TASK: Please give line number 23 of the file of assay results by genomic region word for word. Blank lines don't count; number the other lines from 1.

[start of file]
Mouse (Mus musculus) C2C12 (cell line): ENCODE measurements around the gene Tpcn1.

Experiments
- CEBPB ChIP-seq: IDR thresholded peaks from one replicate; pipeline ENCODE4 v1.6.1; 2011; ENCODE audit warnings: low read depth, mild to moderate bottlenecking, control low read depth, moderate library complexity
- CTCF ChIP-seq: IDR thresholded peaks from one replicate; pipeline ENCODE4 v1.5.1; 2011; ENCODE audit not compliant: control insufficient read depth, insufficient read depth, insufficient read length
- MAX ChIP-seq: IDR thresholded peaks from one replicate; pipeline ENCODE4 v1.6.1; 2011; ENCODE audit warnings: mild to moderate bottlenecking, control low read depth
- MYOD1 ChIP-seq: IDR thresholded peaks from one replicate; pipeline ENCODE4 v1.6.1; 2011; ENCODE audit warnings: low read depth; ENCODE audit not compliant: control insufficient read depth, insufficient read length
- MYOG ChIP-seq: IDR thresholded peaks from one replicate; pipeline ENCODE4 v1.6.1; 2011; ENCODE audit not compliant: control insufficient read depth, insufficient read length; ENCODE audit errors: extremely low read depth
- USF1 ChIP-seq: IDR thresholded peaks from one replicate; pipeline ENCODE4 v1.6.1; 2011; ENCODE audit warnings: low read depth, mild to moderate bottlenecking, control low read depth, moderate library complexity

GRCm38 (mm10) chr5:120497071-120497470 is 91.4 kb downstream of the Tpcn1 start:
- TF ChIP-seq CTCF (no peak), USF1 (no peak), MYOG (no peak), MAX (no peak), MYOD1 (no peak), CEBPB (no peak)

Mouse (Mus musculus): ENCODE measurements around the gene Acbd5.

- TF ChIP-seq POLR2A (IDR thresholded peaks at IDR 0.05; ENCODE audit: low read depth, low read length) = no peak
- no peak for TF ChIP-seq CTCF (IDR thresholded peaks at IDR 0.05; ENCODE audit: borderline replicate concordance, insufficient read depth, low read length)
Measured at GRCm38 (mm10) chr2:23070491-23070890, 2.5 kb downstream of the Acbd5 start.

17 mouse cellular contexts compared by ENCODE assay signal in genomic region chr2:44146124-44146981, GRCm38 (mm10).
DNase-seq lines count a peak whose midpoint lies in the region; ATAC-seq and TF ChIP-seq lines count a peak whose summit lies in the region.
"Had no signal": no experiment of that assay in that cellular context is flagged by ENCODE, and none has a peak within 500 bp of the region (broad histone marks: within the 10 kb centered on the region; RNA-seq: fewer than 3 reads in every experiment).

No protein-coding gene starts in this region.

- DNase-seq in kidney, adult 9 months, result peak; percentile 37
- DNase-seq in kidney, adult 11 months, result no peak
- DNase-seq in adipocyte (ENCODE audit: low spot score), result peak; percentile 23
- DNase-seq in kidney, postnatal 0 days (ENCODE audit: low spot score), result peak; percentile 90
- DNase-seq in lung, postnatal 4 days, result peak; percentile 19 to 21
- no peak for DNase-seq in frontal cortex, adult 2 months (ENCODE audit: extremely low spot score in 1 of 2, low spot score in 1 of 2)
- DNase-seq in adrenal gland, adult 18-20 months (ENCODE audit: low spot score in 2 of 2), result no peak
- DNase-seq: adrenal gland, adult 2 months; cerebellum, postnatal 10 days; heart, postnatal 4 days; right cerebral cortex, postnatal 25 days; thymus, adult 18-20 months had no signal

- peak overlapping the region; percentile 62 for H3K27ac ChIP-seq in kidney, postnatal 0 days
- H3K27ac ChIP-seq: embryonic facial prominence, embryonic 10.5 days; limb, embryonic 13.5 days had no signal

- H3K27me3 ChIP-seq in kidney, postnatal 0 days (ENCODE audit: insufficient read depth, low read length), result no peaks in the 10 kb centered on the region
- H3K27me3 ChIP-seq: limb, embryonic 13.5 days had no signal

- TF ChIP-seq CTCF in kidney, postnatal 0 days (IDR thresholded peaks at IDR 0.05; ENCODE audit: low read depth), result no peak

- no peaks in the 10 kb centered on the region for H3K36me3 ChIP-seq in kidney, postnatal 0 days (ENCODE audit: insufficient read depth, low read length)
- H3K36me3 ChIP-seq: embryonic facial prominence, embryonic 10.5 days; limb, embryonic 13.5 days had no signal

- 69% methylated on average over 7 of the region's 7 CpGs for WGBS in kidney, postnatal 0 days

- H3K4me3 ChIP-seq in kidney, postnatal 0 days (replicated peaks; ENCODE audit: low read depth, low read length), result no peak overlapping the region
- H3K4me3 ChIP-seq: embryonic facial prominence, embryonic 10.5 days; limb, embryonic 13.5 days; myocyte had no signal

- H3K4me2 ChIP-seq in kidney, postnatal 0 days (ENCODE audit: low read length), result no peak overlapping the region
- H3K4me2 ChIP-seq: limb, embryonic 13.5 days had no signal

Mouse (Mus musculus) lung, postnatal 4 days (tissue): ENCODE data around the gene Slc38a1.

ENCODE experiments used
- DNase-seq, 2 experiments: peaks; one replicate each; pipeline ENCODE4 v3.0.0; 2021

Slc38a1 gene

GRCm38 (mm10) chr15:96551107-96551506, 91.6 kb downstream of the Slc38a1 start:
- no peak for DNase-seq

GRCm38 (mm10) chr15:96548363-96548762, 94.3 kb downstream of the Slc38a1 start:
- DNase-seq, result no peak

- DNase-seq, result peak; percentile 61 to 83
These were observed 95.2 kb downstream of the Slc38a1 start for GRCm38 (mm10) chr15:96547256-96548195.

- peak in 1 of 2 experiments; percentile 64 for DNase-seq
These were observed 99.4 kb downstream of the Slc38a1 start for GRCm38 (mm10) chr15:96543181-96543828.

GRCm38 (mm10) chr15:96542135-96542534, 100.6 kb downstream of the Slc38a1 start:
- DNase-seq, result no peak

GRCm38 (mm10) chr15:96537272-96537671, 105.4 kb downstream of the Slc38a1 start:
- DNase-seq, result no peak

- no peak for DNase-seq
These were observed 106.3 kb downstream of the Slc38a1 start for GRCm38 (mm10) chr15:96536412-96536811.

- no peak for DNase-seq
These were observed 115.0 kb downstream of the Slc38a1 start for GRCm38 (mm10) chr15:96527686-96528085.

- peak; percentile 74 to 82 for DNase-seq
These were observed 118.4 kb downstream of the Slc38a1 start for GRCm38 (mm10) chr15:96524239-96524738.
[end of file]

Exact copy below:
- DNase-seq in lung, postnatal 4 days, result peak; percentile 19 to 21